More than 2,400 years ago Plato wrote: “Music is a moral law. It gives soul to the universe, wings to the mind, flight to the imagination, and charm and gaiety to life and to everything.”
In talking with Sarah Prusasky, the new music teacher at Carmel Middle School, one gets the impression that she has been greatly influenced by the classical Greek philosopher.
“I think music is really important to our well-being,” says Ms. Prusasky.
Ms. Prusasky embodies many facets of music. She is not only an experienced teacher, but she is also a musician who plays numerous instruments well.
At Carmel Middle School she is teaching Advanced Band, Advanced String, the Cougar Cub Band and Cougar Cub Strings. In all, that totals about 120 students.
Ms. Prusasky can proficiently play flute, clarinet, saxophones, trumpet, euphonium, percussion, guitar and string instruments. That depth and breadth allow her to nurture her students and develop their skills as musicians.
After seven years of teaching in New York City she relocated to the Monterey Peninsula last August.
On September 10, Nancy Fowler, the popular and longtime music teacher at Carmel Middle School tragically died in a traffic accident in Castroville. Mrs. Fowler had been at the school since 2004. Her passing was a shock to the entire school community – fellow teachers, other staff members, students and parents.
Debbie Cirimele temporarily filled in for about a month, but a full-time replacement was needed.
“We received applications from 11 candidates, all of whom were qualified,” says Principal Ken Griest. Among them was Ms. Prusasky, who brought with her a stellar resume.
“She is very forward thinking, very organized and very meticulous,” Mr. Griest says of Ms. Prusasky, who started in mid-October.
Ms. Prusasky says her transition was “seamless” and she expresses appreciation for Debbie Cirimele for easing her arrival.
“She helped the kids through the hard times,” says Ms. Prusasky. “She helped me navigate the sensitive nature” of the circumstances.
“The kids are really nice, sweet and helpful,” Ms. Prusasky says. “They are receptive and caring and have adjusted well. I really enjoy getting to know them.”
Although she traded the East Coast for the West Coast, in the classroom Ms. Prusasky is on familiar terrain.
“Teaching wise, it was what I already knew,” she says. “I like to develop musicians through repertoire. I will pick pieces that I want them to learn.” That may consist of ballads, traditional pieces and classical works.
“My consistent aim as a music educator is to build a trusting, inquisitive musical community that guides each student to explore and engage with the musical canon. Under my guidance, musicians gain the tools and confidence to express themselves creatively, both within the learning context and via performance.”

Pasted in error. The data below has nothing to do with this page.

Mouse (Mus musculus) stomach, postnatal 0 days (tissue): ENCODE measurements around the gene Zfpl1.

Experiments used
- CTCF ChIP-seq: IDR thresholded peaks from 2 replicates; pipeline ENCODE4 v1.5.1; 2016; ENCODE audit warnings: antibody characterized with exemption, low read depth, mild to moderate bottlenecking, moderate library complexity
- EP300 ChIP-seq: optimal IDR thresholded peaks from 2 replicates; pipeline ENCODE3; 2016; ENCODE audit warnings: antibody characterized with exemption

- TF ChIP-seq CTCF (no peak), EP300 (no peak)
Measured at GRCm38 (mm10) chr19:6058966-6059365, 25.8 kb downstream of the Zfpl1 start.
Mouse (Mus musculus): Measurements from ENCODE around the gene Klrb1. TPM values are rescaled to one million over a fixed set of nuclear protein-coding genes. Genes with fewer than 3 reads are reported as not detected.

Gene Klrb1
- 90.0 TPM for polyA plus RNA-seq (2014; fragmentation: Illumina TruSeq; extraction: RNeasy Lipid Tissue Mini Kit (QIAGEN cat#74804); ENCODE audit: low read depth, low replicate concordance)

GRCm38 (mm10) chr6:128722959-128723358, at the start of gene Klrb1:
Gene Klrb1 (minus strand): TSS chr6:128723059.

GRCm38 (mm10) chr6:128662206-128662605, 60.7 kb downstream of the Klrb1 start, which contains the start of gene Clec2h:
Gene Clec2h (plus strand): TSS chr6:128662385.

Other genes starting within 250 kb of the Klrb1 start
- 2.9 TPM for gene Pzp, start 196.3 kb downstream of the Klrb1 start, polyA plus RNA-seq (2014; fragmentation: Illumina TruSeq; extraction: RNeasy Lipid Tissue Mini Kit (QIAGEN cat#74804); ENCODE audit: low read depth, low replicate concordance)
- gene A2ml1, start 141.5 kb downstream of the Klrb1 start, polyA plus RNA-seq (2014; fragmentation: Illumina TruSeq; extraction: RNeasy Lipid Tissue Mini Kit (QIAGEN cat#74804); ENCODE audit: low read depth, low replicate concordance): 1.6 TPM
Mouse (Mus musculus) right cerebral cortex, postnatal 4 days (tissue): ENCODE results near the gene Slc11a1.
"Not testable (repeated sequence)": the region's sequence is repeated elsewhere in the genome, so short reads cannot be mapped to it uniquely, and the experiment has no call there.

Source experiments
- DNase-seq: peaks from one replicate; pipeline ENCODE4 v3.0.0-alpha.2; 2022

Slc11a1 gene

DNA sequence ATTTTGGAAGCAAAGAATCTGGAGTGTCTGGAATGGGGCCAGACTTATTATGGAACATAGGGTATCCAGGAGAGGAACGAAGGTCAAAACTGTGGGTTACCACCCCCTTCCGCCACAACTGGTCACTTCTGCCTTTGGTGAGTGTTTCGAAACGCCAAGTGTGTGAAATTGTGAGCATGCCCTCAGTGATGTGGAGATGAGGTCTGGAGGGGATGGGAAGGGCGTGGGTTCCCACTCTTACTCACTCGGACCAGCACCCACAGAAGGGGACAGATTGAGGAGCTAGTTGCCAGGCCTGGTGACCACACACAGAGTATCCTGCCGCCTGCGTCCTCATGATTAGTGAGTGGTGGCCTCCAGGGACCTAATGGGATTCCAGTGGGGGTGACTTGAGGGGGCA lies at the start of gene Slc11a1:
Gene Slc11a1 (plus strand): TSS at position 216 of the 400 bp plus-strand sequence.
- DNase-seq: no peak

Ms. Prusasky spent the prior four years as music co-director of The Anderson School, a public school in Manhattan that draws gifted and talented children, grades K-8, from throughout New York City’s five boroughs.
At the Anderson School she was the creative force behind and director of a
full-scale musical theatre program and also led the concert and symphonic bands, advanced orchestra and guitar ensembles. Ms. Prusasky also created and led a lunch period composition club in which students arranged and performed their own music.
Prior to The Anderson School she taught music for three years at an intermediate school, similar to a middle school, in Brooklyn, N.Y. There, she also developed curricula for English Language Learners, who made up about 35 percent of the student body.
Ms. Prusasky received a Bachelor’s of Arts degree with a double major in music and French in 2006 from Hamilton College, a small, prestigious liberal arts college in central New York State. She spent her junior year studying at the Sorbonne in Paris.
Ms. Prusasky earned a Master’s of Arts degree in 2008 in Music and Music Education from Teachers College at Columbia University in New York City, simultaneously working as a teaching assistant in conducting.
Ms. Prusasky says music first became a key part of her life when she was in the fourth grade and began playing the clarinet. She credits a devoted teacher in developing her love of music and inspiring her to make it part of her life.
In deciding what she wanted to do as an adult, Ms. Prusasky followed sage advice: “Make your career out of your passion.”
Music is that passion.
Her own tastes in music are diverse. She likes Indie Rock, in particular Wilco, an alternative rock band with roots in Chicago. Other influences include the blues, reggae, jazz and classical.
At Carmel Middle School, she has already started an after-school rock band made up of students.
Back east, Ms. Prusasky was a member of the Grand Street Community Band and the Brooklyn Wind Symphony. Locally, she has played in the City of Monterey’s Community Band and she says she is always on the lookout for additional performance opportunities.
Ms. Prusasky is becoming increasingly comfortable at Carmel Middle School and on the Monterey Peninsula.
“I plan on staying for awhile. I am really starting to feel at home here.”
… Lewis Leader